May 9, 2010


Worse still, many legal educators will read Susskind and misjudge what legal education should look like in the future. IT costs will eat up an increasing portion of a law school's budgets, with a law school's IT capabilities always lagging behind the cutting-edge technology. The Achilles heel of legal education will be the confusing the ability to easily access legal information with the ability to actually engage in legal analysis (i.e., critical legal thinking). Anyone who has taken a hard look at education in the United States, including legal education, will note a substantial dropping off of students' ability to engage in critical thinking. Why think critically, why try to puzzle out an answer for oneself when the answer is readily available on the Internet? Have we entered the age of 'fill-in-the-blank' thinking? Down load the legal forms, your legal analysis, and the legal arguments from the Internet.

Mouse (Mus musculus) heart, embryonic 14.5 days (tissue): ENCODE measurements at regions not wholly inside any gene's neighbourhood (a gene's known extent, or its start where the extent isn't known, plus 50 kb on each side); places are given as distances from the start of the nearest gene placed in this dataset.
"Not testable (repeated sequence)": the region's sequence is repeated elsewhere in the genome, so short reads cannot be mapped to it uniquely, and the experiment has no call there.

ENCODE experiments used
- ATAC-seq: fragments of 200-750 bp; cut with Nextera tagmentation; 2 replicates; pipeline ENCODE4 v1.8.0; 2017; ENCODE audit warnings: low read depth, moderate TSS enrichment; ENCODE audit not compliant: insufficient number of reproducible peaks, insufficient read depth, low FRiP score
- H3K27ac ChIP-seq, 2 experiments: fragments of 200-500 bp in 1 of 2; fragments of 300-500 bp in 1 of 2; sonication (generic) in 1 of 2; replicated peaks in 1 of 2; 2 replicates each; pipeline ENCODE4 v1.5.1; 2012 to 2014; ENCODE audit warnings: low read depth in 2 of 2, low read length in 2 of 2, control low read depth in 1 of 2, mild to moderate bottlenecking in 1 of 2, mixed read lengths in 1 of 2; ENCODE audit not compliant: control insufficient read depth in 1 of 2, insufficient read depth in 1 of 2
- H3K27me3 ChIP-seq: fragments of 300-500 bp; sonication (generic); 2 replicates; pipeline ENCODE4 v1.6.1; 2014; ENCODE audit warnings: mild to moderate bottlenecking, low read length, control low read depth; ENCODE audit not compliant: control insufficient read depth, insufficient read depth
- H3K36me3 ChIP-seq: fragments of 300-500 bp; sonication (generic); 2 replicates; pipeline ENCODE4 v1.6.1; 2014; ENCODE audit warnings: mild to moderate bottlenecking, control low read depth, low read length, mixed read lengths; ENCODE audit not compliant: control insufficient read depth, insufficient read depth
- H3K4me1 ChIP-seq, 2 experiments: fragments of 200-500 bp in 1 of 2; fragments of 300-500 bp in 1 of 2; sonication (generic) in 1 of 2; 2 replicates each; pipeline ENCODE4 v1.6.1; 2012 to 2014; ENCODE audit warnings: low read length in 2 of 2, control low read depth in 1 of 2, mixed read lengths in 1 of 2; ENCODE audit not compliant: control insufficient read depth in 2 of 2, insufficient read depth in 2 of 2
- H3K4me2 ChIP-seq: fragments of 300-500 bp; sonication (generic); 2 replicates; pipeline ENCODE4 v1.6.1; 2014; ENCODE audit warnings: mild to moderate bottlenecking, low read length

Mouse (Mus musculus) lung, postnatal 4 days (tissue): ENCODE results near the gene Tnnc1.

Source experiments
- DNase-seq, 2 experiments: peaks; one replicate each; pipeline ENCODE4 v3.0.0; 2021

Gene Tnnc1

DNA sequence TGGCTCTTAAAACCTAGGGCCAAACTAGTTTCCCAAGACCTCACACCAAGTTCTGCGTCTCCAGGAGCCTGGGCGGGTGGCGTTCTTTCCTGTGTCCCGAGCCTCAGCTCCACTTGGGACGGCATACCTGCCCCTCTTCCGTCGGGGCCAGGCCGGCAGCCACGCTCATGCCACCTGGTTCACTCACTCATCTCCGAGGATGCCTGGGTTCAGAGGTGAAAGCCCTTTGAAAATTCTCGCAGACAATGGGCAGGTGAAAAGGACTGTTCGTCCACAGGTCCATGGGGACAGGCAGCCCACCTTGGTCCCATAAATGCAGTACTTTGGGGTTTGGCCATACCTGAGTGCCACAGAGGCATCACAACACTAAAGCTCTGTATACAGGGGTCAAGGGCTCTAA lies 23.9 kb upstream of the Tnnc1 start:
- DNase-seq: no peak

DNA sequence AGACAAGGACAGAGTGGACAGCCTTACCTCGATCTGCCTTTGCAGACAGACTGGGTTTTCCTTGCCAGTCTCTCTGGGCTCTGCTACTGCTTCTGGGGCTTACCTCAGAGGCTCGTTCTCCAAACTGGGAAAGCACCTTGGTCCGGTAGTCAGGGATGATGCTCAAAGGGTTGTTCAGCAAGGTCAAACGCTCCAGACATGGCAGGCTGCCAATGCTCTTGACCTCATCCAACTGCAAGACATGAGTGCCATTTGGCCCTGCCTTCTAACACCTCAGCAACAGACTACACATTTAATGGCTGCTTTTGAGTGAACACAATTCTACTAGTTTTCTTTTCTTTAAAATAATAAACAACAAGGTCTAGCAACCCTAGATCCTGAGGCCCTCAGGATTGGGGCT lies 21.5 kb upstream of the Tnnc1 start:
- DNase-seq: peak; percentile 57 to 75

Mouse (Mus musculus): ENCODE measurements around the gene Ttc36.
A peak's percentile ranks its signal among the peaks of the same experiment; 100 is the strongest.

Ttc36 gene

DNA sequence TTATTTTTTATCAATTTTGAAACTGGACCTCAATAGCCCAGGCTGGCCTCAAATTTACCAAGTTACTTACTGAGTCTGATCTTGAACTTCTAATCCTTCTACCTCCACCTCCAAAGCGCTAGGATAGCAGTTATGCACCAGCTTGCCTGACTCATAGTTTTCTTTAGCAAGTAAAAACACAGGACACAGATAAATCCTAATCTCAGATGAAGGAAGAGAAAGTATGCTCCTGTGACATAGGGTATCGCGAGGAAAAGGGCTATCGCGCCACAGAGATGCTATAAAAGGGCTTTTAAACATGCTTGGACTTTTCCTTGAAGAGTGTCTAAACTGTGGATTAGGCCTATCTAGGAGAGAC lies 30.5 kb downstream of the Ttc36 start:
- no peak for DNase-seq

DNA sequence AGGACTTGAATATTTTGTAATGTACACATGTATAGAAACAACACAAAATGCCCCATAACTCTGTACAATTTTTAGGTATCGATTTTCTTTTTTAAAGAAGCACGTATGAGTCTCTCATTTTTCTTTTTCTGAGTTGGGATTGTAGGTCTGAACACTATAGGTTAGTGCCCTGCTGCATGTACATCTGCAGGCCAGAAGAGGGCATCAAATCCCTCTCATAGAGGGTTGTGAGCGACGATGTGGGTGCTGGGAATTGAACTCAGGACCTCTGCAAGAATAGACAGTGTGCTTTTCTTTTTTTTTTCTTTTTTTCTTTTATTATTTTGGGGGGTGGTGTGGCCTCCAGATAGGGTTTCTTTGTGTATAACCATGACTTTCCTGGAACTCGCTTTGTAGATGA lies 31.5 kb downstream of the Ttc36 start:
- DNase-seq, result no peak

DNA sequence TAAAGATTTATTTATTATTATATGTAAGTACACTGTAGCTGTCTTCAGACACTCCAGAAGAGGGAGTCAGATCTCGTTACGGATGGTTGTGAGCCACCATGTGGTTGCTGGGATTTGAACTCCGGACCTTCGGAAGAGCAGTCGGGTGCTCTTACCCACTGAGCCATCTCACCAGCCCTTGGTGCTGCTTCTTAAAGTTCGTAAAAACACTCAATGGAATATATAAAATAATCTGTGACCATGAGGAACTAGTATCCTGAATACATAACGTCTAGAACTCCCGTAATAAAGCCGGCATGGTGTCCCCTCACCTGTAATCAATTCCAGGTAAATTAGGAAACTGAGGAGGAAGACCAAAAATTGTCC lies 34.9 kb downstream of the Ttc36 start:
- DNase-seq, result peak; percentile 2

Side note: One is increasingly reading reports of people who obtain their medical information and advice over the Internet, with the harmful consequences of poor self-diagnosis and self-medication. Will we start reading of increasing numbers of the consumers of legal services who self diagnosis themselves and represent themselves? And, with what consequences. If a lawyer who represents himself or herself has a fool for a client, then what sort of client does the typical non-lawyer representing himself or herself have? Inquiring minds want to know.

Susskind, Richard, The Future of Law: Facing Challenges of Information Technology (New York & Oxford: Oxford U. Press, 1996).

Susskind, Richard, The End of Lawyers?: Rethinking the Nature of Legal Service (New York & Oxford: Oxford U. Press, 2008).

Susskind, Richard, Transforming the Law: Essays on Technology, Justice and the Legal Marketplace (New York & Oxford: Oxford U. Press, 2000).